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Iodine status in the Nordic countries past and present

Artikel i vetenskaplig tidskrift
Författare Helena Filipsson Nyström
A. L. Brantsæter
I. Erlund
I. Gunnarsdottir
Lena Hulthén
P. Laurberg
I. Mattisson
L. B. Rasmussen
S. Virtanen
H. M. Meltzer
Publicerad i Food & Nutrition Research
Volym 60
ISSN 1654-6628
Publiceringsår 2016
Publicerad vid Institutionen för medicin
Institutionen för medicin, avdelningen för invärtesmedicin och klinisk nutrition
Språk en
Länkar dx.doi.org/10.3402/fnr.v60.31969
Ämnesord Denmark, Finland, Fortification, Goiter, History, Iceland, Iodine, Norway, Sweden, Thyroid
Ämneskategorier Hälso- och sjukvårdsorganisation, hälsopolitik och hälsoekonomi, Näringslära, Livsmedelsvetenskap

Sammanfattning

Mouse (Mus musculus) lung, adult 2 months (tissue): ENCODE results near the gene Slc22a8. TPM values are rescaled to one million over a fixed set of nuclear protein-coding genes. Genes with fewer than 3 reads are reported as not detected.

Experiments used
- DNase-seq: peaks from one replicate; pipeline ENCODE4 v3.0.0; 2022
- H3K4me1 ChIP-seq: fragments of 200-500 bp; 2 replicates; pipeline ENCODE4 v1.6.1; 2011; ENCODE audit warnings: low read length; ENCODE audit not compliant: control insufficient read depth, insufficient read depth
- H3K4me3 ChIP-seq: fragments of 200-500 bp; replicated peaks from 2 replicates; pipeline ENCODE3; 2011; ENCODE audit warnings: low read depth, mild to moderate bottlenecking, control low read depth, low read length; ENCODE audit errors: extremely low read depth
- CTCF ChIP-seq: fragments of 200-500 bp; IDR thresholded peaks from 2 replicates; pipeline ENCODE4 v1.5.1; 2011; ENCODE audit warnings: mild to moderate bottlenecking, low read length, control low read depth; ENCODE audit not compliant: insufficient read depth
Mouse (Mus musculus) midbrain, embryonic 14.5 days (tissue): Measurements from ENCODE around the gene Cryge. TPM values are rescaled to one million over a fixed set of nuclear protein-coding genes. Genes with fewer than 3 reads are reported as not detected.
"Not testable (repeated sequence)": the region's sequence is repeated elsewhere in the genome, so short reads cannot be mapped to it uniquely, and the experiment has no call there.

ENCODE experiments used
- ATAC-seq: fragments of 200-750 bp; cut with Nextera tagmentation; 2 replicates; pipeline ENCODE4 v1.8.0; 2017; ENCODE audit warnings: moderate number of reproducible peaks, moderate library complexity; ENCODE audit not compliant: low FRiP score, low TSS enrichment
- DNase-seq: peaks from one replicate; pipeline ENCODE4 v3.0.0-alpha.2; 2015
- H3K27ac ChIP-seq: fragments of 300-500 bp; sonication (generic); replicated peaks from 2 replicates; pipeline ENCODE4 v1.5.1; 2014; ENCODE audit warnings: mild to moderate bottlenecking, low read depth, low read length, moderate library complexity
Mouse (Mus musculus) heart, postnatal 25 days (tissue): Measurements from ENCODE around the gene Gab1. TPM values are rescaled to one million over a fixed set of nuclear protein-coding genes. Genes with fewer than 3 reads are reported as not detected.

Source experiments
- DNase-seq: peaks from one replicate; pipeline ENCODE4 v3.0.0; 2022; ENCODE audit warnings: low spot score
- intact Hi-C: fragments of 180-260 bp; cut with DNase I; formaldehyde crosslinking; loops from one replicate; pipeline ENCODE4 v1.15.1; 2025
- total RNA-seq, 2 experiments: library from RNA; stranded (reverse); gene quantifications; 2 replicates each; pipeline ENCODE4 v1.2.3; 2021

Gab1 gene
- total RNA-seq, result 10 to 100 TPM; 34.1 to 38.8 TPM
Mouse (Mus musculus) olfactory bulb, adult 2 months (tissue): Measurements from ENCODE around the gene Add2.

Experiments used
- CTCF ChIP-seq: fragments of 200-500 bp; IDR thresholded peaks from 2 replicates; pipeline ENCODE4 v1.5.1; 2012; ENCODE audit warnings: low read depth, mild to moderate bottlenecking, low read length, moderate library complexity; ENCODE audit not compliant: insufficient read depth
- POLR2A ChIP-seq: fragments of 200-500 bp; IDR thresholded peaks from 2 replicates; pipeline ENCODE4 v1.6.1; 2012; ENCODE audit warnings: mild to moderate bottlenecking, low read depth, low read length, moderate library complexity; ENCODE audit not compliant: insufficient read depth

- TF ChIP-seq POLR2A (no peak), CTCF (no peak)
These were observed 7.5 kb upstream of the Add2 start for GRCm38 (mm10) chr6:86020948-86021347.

Background: Adequate iodine nutrition is dependent on ground water content, seafood, and, as many countries use iodized cow fodder, dairy products. In most countries, salt fortification programs are needed to assure adequate iodine intake. Objectives: The objectives are threefold: 1) to describe the past and present iodine situation in the Nordic countries, 2) to identify important gaps of knowledge, and 3) to highlight differences among the Nordic countries' iodine biomonitoring and fortification policies. Design: Historical data are compared with the current situation. The Nordic countries' strategies to achieve recommended intake and urine iodine levels and their respective success rates are evaluated. Results: In the past, the iodine situation ranged from excellent in Iceland to widespread goiter and cretinism in large areas of Sweden. The situation was less severe in Norway and Finland. According to a 1960 World Health Organization (WHO) report, there were then no observations of iodine deficiency in Denmark. In Sweden and Finland, the fortification of table salt was introduced 5075 years ago, and in Norway and Finland, the fortification of cow fodder starting in the 1950s helped improve the population's iodine status due to the high intake of milk. In Denmark, iodine has been added to household salt and salt in bread for the past 15 years. The Nordic countries differ with regard to regulations and degree of governmental involvement. There are indications that pregnant and lactating women, the two most vulnerable groups, are mildly deficient in iodine in several of the Nordic countries. Conclusion: The Nordic countries employ different strategies to attain adequate iodine nutrition. The situation is not optimal and is in need of re-evaluation. Iodine researchers, Nordic national food administrations, and Nordic governmental institutions would benefit from collaboration to attain a broader approach and guarantee good iodine health for all. © 2016 Helena Filipsson Nyström et al.

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